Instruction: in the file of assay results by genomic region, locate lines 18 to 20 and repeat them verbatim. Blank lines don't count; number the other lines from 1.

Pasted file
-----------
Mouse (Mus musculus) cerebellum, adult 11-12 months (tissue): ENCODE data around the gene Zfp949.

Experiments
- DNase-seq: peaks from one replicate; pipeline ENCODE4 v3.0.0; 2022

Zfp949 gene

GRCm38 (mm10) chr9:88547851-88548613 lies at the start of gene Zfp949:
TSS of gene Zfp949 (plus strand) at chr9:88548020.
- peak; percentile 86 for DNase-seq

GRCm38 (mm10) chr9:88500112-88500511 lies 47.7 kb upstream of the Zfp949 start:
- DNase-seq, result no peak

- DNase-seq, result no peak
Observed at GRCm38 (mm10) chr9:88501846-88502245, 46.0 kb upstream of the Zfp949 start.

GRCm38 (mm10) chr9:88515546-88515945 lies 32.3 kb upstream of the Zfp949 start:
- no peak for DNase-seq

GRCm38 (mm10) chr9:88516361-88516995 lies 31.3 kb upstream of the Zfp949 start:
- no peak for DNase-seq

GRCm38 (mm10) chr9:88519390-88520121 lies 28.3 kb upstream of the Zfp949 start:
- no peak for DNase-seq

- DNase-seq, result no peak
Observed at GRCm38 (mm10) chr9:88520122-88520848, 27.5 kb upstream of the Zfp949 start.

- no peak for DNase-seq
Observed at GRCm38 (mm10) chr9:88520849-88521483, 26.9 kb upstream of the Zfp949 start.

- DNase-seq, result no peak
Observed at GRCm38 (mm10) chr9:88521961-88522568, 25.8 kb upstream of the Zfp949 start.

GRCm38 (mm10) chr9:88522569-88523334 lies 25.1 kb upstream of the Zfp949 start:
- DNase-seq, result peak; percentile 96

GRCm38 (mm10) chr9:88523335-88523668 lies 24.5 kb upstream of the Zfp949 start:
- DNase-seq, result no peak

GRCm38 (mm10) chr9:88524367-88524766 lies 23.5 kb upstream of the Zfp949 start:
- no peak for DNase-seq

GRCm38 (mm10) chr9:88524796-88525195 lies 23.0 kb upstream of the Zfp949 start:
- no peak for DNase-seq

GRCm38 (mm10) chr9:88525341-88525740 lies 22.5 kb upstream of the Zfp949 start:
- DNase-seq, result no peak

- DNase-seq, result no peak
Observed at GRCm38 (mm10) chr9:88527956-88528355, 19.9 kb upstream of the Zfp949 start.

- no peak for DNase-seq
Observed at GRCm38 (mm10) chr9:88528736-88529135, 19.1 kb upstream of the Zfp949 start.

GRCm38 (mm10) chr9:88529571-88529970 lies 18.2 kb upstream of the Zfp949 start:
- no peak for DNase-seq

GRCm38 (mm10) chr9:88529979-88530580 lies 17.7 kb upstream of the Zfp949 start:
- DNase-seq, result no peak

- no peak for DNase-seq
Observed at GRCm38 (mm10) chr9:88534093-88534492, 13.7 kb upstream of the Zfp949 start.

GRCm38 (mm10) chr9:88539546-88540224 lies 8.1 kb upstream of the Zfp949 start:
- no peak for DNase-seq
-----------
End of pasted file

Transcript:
- DNase-seq, result no peak
Observed at GRCm38 (mm10) chr9:88520122-88520848, 27.5 kb upstream of the Zfp949 start.

- no peak for DNase-seq